South Africa leaves an indelible mark on Wilkshire

THE small black children lined up at the wall, some with paint brushes, others blowing their vuvuzelas.

Two of the bigger boys took black chalk and began tracing around Luke Wilkshire, who stood against the wall with his arms spread wide.

One of the girls, Dineo, thought that if it was good enough for Wilkshire it was good enough for her, and so she took a place against the wall where she, too, stood with her arms wide as the boys began to trace around her.

They will trace around all of them eventually, and they will colour the walls with paints and chalks and whatever other medium they want to decorate them, and with that the healing will begin.

It is Tuesday afternoon in Johannesburg, in a part of the city not featured on the tourist maps, and at a good-sized building called the Lefika La Phodiso, The Art Therapy Centre, 20 children head outside.

Minutes earlier a black van pulled up and out of it climbed Wilkshire, the Socceroo, and when the kids saw the box he was carrying the energy levels went up considerably.

It was a day off for the Socceroos, and while many of them stayed at their tourist lodge to recover, or meet family, Wilkshire packed his dad Mark and several others in the van and headed for the centre.

He had asked the FFA to find him some children.

And so next to him now was Dineo, who is 9, with big teeth that burst through her smile.

She lives with her grandmother and her aunt in a little shack in a squatter’s camp, the family so poor they cannot afford even a shanty. Her mother and father are dead, wasted away with HIV.

When the chalkline around Dineo is finished she dips a paintbrush in the container and comes up with a lump of paint and she begins to colour herself blue.

All of the children at Lefika La Phodiso suffer.

Earlier in the day, the wall was freshly painted with a white undercoat. Now, when the mural is finished, it will feature the silhouettes of every child there, over the flags of each nation of this World Cup, and in the middle will be the soccer player who went to visit them.

They will fill the silhouettes with the colours that tell their story.

“One of the benefits of art therapy is it is not about talking,” says Kylie Madge, an Australian volunteer working at the centre.

“When someone has experienced trauma they find it very difficult to express what has happened to them.

“Through the process of making art it allows them to express their emotions without talking about what happened.”

Kylie is from Brisbane, via Sydney, and has been in South Africa two years now.

When the mural is done she will begin talking to the children about their work. She will ask why they used this colour, or that colour, and what it means, and eventually it will take her to the pain the children suffer and how they can deal with that.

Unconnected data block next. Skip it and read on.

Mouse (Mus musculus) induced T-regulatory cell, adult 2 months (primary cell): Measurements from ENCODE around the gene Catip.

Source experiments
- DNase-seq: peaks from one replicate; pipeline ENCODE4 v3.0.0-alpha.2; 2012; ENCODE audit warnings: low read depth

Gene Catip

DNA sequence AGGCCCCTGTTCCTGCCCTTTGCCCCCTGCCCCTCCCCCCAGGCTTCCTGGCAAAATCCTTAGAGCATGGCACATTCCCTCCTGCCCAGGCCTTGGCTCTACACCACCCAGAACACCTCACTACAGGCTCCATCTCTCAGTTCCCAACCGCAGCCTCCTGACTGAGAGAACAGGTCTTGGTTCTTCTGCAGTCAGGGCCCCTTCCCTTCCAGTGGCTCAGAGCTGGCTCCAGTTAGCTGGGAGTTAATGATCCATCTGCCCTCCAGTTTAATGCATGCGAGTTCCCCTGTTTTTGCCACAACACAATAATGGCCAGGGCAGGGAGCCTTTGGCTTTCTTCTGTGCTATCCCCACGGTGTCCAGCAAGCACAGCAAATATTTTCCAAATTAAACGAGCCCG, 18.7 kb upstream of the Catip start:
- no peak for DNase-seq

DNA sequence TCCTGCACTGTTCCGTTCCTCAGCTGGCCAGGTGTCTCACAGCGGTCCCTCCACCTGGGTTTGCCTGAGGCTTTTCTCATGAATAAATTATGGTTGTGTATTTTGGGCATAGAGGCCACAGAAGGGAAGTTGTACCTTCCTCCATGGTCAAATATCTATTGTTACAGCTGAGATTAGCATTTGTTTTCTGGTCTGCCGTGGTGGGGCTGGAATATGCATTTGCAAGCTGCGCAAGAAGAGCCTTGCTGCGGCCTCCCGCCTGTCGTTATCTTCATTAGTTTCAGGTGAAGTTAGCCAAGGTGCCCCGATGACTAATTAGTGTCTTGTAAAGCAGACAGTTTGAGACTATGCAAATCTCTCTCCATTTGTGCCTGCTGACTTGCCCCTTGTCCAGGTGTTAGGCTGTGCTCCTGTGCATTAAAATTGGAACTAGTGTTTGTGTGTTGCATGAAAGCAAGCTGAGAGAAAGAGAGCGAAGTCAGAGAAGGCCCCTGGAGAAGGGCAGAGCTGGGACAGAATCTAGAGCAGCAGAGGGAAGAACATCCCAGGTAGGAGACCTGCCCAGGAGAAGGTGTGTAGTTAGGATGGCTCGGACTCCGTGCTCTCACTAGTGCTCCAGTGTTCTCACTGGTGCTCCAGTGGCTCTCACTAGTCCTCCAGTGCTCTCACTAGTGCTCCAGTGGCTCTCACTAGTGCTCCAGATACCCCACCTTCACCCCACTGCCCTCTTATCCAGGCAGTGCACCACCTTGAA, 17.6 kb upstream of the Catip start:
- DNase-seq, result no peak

Right now, much of the work is being done in excitement.

Not all of the children knew Wilkshire when he first pulled up.

They just knew he was important, and then they saw the box he walked in with.

It was filled with vuvuzelas, soccer balls and shirts.

He began signing colour photos an FFA official had brought along.

One of the children saw it was Wilkshire, in a game with the ball at his feet, and his eyes grew large.

“That’s you!” he said.

A buzz went through the children, as they realised a real World Cup star was among them.

After they painted around him Wilkshire picked up a brush a painted in two purple eyes, and a big purple smile.

“Why’d you pick purple,” asked Kylie.

“My daughter’s name is Lila, which in Dutch means lilac,” he said.

Every colour means something.

On the other side of Wilksihire’s silhouette, 9-year-old Mamatoane is colouring her shape orange. One of nine children, she is being brought up by her 72-year-old grandmother.

All of these children are here because they are orphaned, or have been sexually abused, or are in dangerous environments where the predators can reach them.

Here, they are children again. And their great prize is a smile.

“We’re very lucky, and not just me being a professional footballer,” says Wilkshire.

“If you looked in Australia at the youth growing up compared to somewhere like this, the opportunities and support you get is greater, there’s no doubt about that.

“I always love to be around children. To come here and to see them smile, to laugh, it’s sometimes hard to put into words.”

He finished his own silhouette with a big red heart, and as the bigger boys coloured it brown he headed to the playground to kick a ball around with the younger kids.

One young boy, Muzi, kept darting in and around him with a ball, daring him to tackle him.

Muzi, 10, lives with his unemployed mother in low cost housing built after the fall of apartheid.

He has a black leather jacket, over which is a bright gold Nike T-shirt he has just plucked from Wilkshire’s box, tucked into his pants.

As Wilkshire played with Muzi and the others, taking a break from the pressure of a World Cup that is fast losing control, he gets the smiles that he went for.

This a world of people helping each other. His gift to them was that his offer was genuine. They sensed that.

In return he got smiles, and so their gift became his.

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